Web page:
“Our professional chefs and local house cooks have developed a rich combination of spices and unique food handling and preparation techniques; in addition to mouth-watering flavours that leave our natives and visitors alike returning for more,” Minister Rolle said. “While there are fast food restaurants mainly in the capital city of Nassau, there is a love for morning boil and stew fish with warm freshly-baked johnny bread, the famous conch burgers, cracked conch or famous 'chicken-in-da-bag' for lunch, and conch salad or fritters for appetizers, and our scrumptious green peas and rice, fresh fried grouper or snapper fish, broiled crawfish or lobster for dinner, and a variety of native fruit drinks such as the coconut sky-juice.”
She pointed out that it was customary to eat at least three meals per day, and prepare great feasts during Christmas holidays, and a spread for adult birthday celebrations. Indicative of the Caribbean and Latin American countries, foods prepared in The Bahamas are normally seasoned and spicy, she added.
“Demonstrating our ability to attain excellence in culinary arts, this year, The Bahamas National Culinary Team was selected as the region’s best in the ‘Taste of the Caribbean Competition’,” she said. “Indeed, this achievement speaks to the high standard of food preparation practiced within our jurisdiction to the satisfaction of the world.”
Minister Rolle stated that freedom of religion is a fundamental right guaranteed under the Constitution of The Bahamas and that citizens, visitors and residents are free to exercise their religious belief.
“Sports and developing professional athletes also play a significant role in our Bahamian culture,” she said. “Education is also a most important aspect of our culture and thus pre, primary and secondary education is provided free of charge.”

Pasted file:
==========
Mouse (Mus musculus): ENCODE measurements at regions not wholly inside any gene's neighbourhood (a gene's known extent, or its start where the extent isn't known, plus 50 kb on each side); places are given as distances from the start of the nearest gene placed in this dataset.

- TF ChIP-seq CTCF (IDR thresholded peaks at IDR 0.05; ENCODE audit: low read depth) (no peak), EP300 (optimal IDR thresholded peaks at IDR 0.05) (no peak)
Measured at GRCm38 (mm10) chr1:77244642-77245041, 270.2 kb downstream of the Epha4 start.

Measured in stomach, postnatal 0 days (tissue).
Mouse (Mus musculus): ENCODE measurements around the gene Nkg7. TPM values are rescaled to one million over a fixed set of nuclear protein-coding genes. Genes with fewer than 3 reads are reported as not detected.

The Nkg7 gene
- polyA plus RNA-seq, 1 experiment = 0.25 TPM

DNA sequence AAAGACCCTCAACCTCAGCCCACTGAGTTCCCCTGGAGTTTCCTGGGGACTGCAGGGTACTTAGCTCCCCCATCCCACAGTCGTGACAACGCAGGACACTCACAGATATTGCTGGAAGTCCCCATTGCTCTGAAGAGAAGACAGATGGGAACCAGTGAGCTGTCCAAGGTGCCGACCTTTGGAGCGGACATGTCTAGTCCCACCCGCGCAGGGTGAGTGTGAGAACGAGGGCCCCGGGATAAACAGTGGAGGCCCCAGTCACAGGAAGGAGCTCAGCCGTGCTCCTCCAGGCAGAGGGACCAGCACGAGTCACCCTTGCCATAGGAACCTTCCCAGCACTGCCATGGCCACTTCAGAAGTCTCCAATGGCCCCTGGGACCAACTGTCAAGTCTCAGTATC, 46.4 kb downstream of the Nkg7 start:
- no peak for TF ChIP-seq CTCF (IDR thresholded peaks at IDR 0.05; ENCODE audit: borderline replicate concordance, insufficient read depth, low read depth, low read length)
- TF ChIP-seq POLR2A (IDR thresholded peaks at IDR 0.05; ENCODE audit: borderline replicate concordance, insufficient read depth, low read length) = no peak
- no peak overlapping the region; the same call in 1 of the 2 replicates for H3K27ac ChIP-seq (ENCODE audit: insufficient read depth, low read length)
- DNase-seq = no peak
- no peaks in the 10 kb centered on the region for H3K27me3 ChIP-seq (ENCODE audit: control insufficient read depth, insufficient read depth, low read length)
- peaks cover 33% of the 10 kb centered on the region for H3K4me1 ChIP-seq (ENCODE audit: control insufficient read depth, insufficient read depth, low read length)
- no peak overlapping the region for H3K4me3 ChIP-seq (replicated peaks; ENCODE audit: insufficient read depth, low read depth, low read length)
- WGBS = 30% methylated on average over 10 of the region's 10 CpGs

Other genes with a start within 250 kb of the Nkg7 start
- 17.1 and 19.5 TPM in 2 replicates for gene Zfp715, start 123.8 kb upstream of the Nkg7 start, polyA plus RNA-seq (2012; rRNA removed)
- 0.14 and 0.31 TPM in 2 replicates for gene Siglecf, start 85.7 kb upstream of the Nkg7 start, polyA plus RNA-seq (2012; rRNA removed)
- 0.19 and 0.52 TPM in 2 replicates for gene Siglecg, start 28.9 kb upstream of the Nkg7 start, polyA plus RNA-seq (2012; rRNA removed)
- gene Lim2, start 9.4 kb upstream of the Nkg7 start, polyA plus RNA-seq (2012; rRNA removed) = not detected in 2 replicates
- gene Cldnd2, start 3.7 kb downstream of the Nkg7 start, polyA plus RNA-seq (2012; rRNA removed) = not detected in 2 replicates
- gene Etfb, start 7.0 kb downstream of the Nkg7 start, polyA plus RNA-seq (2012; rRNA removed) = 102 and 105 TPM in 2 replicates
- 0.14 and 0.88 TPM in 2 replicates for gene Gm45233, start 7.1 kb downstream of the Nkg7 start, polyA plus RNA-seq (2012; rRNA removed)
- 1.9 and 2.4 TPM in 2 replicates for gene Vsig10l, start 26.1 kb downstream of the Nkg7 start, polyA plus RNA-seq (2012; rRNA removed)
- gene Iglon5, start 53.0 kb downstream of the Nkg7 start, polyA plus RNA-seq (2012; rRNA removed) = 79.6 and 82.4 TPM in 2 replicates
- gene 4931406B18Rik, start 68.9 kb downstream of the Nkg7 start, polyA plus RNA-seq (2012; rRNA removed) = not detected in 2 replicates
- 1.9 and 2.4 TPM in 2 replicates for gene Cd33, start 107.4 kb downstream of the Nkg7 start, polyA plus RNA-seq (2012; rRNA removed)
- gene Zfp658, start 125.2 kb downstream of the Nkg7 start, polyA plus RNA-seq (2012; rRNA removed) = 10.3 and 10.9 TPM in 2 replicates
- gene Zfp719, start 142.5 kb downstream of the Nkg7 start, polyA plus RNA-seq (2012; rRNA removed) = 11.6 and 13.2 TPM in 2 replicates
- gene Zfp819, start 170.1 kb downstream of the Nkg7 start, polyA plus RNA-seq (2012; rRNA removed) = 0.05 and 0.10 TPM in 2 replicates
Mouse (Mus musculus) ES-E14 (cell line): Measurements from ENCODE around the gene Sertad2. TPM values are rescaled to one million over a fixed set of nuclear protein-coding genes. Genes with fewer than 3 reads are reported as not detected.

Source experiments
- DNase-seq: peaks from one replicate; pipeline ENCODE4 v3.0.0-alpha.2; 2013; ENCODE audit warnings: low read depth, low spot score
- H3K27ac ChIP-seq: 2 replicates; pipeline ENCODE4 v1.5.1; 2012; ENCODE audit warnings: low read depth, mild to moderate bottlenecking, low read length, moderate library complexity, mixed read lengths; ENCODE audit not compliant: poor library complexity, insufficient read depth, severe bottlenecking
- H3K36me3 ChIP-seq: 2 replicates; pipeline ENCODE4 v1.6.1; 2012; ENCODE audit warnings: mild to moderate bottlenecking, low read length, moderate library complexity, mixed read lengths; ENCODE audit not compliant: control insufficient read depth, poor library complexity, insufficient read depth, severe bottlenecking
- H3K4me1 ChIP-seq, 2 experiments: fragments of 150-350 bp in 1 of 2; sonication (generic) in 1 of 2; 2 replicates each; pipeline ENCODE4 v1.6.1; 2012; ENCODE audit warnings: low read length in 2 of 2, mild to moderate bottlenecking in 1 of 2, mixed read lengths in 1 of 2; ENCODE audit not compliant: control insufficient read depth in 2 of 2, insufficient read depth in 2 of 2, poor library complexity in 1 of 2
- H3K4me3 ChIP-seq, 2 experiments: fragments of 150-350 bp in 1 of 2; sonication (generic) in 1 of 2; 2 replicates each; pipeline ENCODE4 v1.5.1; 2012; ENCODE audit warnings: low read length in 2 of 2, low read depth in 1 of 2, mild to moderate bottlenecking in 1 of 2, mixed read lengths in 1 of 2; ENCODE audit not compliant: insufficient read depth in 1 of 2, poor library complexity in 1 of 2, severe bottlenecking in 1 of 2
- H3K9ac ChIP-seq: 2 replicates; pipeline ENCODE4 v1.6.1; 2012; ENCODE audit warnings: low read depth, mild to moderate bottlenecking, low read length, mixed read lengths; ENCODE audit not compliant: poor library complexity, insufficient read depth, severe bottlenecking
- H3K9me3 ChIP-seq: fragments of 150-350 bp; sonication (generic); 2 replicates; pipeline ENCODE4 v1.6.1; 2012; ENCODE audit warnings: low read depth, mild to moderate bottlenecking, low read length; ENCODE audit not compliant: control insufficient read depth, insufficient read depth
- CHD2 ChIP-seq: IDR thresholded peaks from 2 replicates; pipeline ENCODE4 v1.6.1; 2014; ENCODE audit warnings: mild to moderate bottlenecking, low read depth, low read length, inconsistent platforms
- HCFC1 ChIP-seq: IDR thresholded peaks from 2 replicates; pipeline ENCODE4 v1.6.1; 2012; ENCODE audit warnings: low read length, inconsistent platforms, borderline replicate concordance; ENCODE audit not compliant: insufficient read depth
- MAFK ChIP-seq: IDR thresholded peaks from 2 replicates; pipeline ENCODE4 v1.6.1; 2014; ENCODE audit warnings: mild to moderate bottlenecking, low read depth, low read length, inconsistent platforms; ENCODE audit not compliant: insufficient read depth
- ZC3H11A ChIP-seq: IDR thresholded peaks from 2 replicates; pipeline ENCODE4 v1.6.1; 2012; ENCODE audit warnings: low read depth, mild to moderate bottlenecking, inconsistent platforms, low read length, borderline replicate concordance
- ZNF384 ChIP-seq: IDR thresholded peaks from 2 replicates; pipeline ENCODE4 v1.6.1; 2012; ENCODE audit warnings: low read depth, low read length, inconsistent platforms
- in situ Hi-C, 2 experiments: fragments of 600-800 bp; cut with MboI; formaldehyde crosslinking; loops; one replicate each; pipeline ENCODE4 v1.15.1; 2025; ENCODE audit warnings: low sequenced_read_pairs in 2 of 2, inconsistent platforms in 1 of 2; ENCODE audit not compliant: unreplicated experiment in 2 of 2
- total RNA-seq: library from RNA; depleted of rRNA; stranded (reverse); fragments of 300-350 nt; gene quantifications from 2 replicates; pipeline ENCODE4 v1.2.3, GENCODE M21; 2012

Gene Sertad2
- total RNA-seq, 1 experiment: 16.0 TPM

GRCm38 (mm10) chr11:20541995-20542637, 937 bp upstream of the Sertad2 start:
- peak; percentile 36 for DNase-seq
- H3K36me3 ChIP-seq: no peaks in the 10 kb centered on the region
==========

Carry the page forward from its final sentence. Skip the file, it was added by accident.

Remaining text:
Minister Rolle noted that some forces that influence Bahamian cultural platform include climate change, irregular migration and poaching.
“While we recognize that these problems are not unique to The Bahamas, we appreciate the need for countries to work collaboratively to ensure the preservation of our cultural identity,” she said.
“Transformation of our cultural industry requires the development of facilities such as a Local Performing Arts Theatre and a state-of-the-art Music Recording Studio,” Minister Rolle added. “A formalized cultural education curriculum would also ensure the necessary further development of our cultural values and initiatives.”
Minister Rolle quoted Marcus Garvey, whom she termed a well-known Caribbean Politician, by saying, “A people without the knowledge of their past history, origin and culture is like a tree without roots.”
“Fellow Delegates, ironically and quite significantly, my Ministry’s theme for our 2018 National Cultural Month in December is: ‘The Root, The Tree, The Fruit’, a theme which speaks holistically to the essence of our Bahamian/Caribbean Culture,” she said. “On that note, on behalf of the Government of The Bahamas and in my capacity as the Minister of Youth, Sports and Culture, I wish to congratulate this honourable body on a successful cooperative forum, and look forward to the fruits that will bear from the seeds planted during this inaugural conference.
“I thank you once again for allowing The Bahamas to be a part of this ground-breaking experience and wish your country every success.”